With the mixer still on the lowest speed, add eggs one at a time, fully incorporating after each addition. Stop mixer and scrape the sides of the bowl.
Add the dry ingredient mixture alternately with the liquid mixture in 3 to 5 additions each, beginning and ending with the dry mixture. Move swiftly through this step to avoid overworking the batter. Don’t wait for the dry or liquid mixtures to be fully incorporated before adding the next. This step should take a total of about 60 seconds.
Stop the mixer and scrape the sides of the bowl all the way down. Mix on medium speed for 15 to 20 seconds.
Prepare the pans: Lightly spray the muffin pan with a nonstick spray. Line the pan with paper liners. Fill the pans two-thirds full.
Bake for 22 minutes. Once the top of the cake doesn’t jiggle in the center, test for doneness by inserting a bamboo skewer in the center of the cake. An even dark brown color should extend from the edge to the center, and the cake’s edges may pull away from the pan. When the skewer shows just a touch of crumbs or comes out clean, the cake is done. Remove pan from the oven and place on a heat-resistant surface or wire rack.
Cool to room temperature, 25 to 30 minutes, before carefully lifting each cupcake from the pan.
Yield: 24 cupcakes.
Recipe tester found potato starch at Harris Teeter stores. Adapted from “Cake Love: How to Bake Cakes from Scratch,” by Warren Brown (Stewart, Tabori & Chang, 2008).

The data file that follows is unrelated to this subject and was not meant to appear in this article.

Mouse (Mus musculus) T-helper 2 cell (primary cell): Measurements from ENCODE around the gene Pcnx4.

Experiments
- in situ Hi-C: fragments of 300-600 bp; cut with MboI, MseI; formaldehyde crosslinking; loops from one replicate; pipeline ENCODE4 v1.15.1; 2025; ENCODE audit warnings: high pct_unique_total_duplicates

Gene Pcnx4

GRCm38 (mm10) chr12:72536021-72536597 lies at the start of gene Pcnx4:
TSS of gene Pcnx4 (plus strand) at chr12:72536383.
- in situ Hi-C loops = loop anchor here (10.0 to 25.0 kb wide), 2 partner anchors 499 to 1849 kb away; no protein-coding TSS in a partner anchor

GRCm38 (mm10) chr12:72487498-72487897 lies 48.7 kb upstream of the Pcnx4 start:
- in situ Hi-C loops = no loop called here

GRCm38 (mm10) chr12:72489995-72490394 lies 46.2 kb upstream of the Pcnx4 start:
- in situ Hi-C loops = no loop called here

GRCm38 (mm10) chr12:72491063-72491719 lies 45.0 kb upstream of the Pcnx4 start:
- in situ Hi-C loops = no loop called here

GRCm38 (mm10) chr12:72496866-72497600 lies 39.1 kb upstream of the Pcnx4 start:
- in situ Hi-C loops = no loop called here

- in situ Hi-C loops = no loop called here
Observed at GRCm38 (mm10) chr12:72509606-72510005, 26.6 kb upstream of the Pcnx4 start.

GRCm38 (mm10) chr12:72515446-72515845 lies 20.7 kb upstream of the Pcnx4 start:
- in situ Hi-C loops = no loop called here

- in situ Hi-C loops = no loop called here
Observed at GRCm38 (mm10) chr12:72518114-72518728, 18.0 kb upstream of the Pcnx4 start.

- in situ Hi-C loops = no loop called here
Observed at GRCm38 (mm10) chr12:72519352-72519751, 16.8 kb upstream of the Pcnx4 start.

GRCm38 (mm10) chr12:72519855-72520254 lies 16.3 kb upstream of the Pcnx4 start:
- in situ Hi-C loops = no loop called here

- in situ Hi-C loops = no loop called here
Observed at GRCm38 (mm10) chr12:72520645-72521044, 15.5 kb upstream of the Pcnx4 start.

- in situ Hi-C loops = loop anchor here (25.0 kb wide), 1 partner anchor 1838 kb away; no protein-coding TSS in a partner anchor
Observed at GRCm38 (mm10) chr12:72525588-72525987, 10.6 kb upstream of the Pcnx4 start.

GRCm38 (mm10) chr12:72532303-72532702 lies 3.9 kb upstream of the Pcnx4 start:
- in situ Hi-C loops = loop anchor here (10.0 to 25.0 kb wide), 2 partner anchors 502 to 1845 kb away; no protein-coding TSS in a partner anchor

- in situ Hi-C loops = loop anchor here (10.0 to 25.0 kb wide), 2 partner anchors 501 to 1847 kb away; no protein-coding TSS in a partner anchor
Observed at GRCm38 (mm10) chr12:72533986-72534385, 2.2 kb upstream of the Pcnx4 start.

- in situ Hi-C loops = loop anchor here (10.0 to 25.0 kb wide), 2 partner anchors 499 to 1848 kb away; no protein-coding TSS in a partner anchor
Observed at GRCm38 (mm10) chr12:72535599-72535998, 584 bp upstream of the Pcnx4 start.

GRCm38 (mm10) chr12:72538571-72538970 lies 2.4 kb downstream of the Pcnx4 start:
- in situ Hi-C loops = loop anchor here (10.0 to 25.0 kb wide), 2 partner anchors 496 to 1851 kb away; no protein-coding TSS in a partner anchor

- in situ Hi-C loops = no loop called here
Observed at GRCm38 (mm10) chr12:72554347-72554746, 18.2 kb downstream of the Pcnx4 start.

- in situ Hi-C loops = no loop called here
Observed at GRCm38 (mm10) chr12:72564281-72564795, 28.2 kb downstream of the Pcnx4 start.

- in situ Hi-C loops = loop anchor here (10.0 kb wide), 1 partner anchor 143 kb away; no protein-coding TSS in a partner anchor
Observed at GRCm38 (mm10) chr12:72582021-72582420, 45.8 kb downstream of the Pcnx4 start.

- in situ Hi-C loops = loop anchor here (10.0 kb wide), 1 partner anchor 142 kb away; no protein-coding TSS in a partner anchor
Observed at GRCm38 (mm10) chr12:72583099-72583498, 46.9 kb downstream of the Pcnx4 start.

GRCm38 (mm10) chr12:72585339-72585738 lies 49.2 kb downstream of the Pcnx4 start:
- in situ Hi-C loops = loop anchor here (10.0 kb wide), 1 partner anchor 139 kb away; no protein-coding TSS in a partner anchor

6 large egg yolks
1 3/4 cups (14 ounces) extra-fine granulated sugar, divided
2 tablespoons potato starch
3 tablespoons unsweetened cocoa powder
2 cups whole milk
1 pound (4 sticks) unsalted butter, chilled
2 teaspoons vanilla extract
2 tablespoons cocoa nibs, optional
Set out ingredients and equipment: Separate yolks into a large bowl. Sift in 1/4 cup sugar, potato starch and cocoa powder and stir to combine. Set aside. Place a damp kitchen towel under the bowl to prevent it from sliding. Measure milk and 1 1/2 cups sugar into a 2-quart, heavy-bottomed saucepan and set aside. Measure vanilla extract and cocoa nibs, if using, in separate bowls and set aside.
Bring milk mixture to a boil over medium-high heat. Once it reaches a boil, slowly pour milk into the yolk mixture, whisking slowly in small circles at first and ending with broad strokes until fully combined. Pour mixture back into saucepan. Return the saucepan to the stove and heat over medium heat, whisking constantly but not rapidly, for about 4 minutes. The key is to keep the pastry cream moving so it won’t scorch the bottom of the saucepan.
When you begin to see lava bubbles – large, slowly forming bubbles that burp steam – reduce the heat to the lowest setting and whisk briskly for 1 minute to pasteurize the pastry cream.
Pour pastry cream into the bowl of a standing mixer fitted with the wire whip attachment. Whip pastry cream on high speed until it has cooled to room temperature, about 4 to 5 minutes.
Reduce the mixer speed to medium-low and add the butter, 1 tablespoon at a time, followed by the cocoa nibs and vanilla extract. Whip on medium speed until smooth, about 3 minutes.
Yield: 4-5 cups, enough for 24 cupcakes.